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The most common causes of business cash flow problems

The most common causes of business cash flow problems

Managing your business’s cash flow is one of the most important tasks a small business owner can have. It’s the lifeblood of your operations, both now and in the future. Without sufficient cash flow, you can’t pay suppliers, advertise to reach your customers, pay your staff’s wages or invest sufficiently in growth. According to ASIC, cash flow problems are one of the most common factors contributing to the failure of small businesses in Australia. Over 40% have reported this as the reason for their demise. Knowing this, you must address the problem proactively to ensure your business’ ongoing survival and maximise its potential to prosper. Let’s look at the most common causes of cash flow problems regularly impacting small to medium enterprises like yours.

Inappropriate pricing structures

We are currently experiencing inflationary pressures not seen for many years. For many new businesses, this is something that hasn’t been an issue before but might be now. Prices of supplies are increasing, and the cost of rent has more than recovered from Covid lows, continuing to rise. As your expenses rise, so does pressure on your cash flows. Depending on your product or service, you will need to pass these costs onto your customers to maintain your margins. You need to know how your customers respond to your pricing. Certain industries are more price-elastic than others, meaning price rises may impact customer demand more than others. Know how your pricing affects your customers, and be sure to regularly review your pricing structures to maintain, or at least manage, your margins. Doing so means your business is both more in touch with your competitive environment and potential threats to your cash flows.

Late payments from customers

If you sell your goods and services on credit, you’ve undoubtedly experienced customers that like to take their time to pay you. When this happens once or twice, it’s not a big deal. When it happens, again and again, it can have potentially serious complications. Many businesses rely on cash from their customers. Without prompt payment, they can’t purchase supplies for new projects, invest in expanding their business or sometimes even pay their staff. Address this head-on with clients that make this a habit by reminding them of your payment terms and making it easy for them to remember to pay, using services such as e-invoicing and automatic reminders.

Seasonal sales cycles

Most businesses experience lumpy sales; it’s a simple fact that some times of the year are more conducive than others. Other businesses are entirely unpredictable and hard to predict. Either way, having a rough plan in place to minimise the impact of quiet times while maximising the opportunity during boom times is the best way to manage this threat to your business’s cash flows. For example, if you run an outdoor activity operation, adjust your staffing commitments based on the climate and history of customer demand. Reduce variable costs where possible and be ready to scale up when appropriate.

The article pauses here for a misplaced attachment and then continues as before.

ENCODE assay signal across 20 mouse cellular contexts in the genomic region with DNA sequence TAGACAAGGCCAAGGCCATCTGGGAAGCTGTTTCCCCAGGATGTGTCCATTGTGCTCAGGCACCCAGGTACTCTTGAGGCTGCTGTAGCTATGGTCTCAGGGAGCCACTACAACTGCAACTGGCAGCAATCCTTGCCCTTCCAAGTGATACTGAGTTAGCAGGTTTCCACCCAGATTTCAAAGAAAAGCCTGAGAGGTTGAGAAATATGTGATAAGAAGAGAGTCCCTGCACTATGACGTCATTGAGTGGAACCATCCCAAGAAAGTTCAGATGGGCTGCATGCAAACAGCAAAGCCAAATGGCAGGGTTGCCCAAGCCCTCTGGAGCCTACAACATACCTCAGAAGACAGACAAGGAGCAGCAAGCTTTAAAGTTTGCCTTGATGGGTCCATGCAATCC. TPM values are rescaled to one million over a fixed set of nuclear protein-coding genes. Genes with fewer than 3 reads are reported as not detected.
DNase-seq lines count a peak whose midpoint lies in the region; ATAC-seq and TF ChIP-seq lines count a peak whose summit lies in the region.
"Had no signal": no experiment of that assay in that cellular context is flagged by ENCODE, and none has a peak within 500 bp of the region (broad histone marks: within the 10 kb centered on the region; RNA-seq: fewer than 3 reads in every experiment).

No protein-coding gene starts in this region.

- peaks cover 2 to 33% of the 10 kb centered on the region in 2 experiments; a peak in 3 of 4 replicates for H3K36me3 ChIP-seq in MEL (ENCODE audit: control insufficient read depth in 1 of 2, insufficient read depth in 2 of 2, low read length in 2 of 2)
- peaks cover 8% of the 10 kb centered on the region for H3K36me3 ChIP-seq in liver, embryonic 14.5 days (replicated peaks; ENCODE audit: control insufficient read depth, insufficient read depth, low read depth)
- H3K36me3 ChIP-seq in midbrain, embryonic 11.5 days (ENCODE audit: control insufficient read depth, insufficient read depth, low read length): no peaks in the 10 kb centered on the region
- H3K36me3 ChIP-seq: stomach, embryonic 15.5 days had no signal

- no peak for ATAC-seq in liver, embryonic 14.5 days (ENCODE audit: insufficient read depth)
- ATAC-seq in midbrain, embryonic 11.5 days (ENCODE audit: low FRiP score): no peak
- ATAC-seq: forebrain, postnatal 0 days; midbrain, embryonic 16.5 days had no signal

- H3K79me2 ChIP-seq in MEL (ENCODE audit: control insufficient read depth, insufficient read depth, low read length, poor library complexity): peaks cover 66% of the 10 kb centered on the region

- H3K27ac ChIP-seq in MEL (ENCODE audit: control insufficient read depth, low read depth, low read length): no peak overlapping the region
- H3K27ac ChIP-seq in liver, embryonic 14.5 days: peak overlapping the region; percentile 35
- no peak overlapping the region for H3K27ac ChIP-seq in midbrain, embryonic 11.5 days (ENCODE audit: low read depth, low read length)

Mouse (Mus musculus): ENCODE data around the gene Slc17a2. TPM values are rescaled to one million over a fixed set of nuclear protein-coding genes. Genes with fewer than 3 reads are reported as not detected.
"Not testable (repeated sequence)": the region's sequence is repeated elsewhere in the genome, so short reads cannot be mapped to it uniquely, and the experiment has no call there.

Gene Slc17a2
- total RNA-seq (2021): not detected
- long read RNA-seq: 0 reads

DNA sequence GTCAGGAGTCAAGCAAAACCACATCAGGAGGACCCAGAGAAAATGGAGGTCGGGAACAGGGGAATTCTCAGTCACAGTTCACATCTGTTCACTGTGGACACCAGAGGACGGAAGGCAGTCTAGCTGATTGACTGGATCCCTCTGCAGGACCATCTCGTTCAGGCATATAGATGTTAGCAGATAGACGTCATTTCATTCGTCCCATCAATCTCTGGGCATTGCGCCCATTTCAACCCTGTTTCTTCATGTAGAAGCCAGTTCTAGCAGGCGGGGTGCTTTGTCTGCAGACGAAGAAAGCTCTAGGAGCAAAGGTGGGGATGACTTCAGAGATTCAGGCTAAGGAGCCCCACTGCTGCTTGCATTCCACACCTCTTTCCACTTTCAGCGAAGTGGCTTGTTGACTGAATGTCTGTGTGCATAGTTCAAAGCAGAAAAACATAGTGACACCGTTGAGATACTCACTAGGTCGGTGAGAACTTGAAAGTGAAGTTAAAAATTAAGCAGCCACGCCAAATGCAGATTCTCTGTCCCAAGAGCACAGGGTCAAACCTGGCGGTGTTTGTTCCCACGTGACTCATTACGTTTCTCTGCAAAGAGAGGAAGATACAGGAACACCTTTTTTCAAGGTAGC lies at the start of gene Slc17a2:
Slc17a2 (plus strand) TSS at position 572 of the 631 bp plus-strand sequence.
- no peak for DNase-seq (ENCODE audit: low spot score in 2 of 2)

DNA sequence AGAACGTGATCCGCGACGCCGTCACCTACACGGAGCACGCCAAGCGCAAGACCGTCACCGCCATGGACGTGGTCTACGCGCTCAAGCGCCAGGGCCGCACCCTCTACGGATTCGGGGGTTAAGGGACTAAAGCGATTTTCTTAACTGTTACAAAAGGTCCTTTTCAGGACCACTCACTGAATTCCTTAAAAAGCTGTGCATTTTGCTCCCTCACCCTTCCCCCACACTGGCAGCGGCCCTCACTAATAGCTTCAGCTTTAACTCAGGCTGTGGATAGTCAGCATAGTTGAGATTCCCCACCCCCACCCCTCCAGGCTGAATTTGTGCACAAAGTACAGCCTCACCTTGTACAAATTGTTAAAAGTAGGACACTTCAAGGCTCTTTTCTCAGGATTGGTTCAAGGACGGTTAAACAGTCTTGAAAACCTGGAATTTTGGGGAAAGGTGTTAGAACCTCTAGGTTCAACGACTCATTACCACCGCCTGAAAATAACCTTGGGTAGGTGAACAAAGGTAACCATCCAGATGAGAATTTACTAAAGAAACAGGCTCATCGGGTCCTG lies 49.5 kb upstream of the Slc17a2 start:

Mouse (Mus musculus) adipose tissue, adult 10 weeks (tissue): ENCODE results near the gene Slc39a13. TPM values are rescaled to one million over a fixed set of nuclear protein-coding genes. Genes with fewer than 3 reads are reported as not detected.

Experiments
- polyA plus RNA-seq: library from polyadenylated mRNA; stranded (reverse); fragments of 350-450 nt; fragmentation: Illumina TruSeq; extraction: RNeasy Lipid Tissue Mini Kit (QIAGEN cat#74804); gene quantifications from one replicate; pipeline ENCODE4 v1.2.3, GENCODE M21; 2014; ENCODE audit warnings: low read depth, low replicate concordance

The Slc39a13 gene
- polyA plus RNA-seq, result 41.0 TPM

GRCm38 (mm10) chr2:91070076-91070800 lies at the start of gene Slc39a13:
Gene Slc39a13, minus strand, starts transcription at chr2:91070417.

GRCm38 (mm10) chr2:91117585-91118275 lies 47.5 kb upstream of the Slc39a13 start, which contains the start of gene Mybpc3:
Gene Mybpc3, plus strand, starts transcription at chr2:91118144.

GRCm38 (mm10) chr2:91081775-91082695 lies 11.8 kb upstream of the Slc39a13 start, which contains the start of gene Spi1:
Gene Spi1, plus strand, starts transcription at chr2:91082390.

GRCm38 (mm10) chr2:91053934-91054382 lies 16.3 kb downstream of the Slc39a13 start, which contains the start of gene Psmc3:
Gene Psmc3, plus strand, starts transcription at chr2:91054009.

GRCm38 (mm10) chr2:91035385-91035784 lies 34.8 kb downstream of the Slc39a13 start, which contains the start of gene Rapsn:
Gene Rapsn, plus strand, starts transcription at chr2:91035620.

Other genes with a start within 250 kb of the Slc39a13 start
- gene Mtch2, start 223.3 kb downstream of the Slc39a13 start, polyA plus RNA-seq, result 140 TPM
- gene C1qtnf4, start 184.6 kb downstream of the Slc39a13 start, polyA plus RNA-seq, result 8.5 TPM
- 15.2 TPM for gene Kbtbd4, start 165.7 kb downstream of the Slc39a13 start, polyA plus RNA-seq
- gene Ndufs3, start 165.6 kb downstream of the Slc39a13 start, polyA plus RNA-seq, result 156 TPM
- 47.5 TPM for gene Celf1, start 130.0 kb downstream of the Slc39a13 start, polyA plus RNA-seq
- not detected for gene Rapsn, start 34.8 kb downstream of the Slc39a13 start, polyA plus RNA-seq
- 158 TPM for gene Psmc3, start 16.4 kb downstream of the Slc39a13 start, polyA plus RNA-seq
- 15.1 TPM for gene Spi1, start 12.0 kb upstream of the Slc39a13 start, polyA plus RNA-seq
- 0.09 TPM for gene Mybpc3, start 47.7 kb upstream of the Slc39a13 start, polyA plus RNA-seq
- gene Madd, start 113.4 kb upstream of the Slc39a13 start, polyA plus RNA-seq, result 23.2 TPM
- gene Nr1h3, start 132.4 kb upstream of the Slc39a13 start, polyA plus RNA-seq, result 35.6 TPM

Substandard inventory management

Similarly to the above, selling physical products requires sufficient inventory to meet customer demand. Without stock on hand, customers may go elsewhere. With freight costs elevated and supply chain issues still subsiding, managing your inventory levels is necessary to prevent pressures on cash flow. Paying for goods upfront that may take months to arrive and then even longer to sell to cash-paying customers ties up a serious amount of working capital. You need to figure out what works best for your business as there is a delicate balance between having too much stock on hand or on order and not having enough to meet customer demand and sales.

Poor finance planning

One way to address all the above is to have appropriate business financing in place. The right solution will ensure you have the cash needed to pay suppliers, staff and other fixed costs while investing in growth and managing seasonal or lumpy revenue. A business loan is a solution, but it often doesn’t scale well, with fixed payments that may contribute to your cash flow pressures if not used effectively.

A fantastic alternative option used by an increasing number of small businesses is debtor finance. Debtor finance allows you receive cash upfront for your unpaid invoices issued to customers. Instead of waiting 30 days, or often longer, to receive payment, you can use the cash to purchase supplies or invest in growth in as little as 24 hours from invoice issue. It’s scalable, meaning you can borrow more the more your sales increase and reduce payments when your sales dip through the seasonal cycle.

Capital Plus Finance is an experienced business finance broker that has your best interests at heart. With a panel of many lenders, The Capital Plus Finance team will do everything to help you secure a suitable finance solution, including debtor finance. Please call us anytime to find out more or to have an obligation-free chat about your personal and business situation.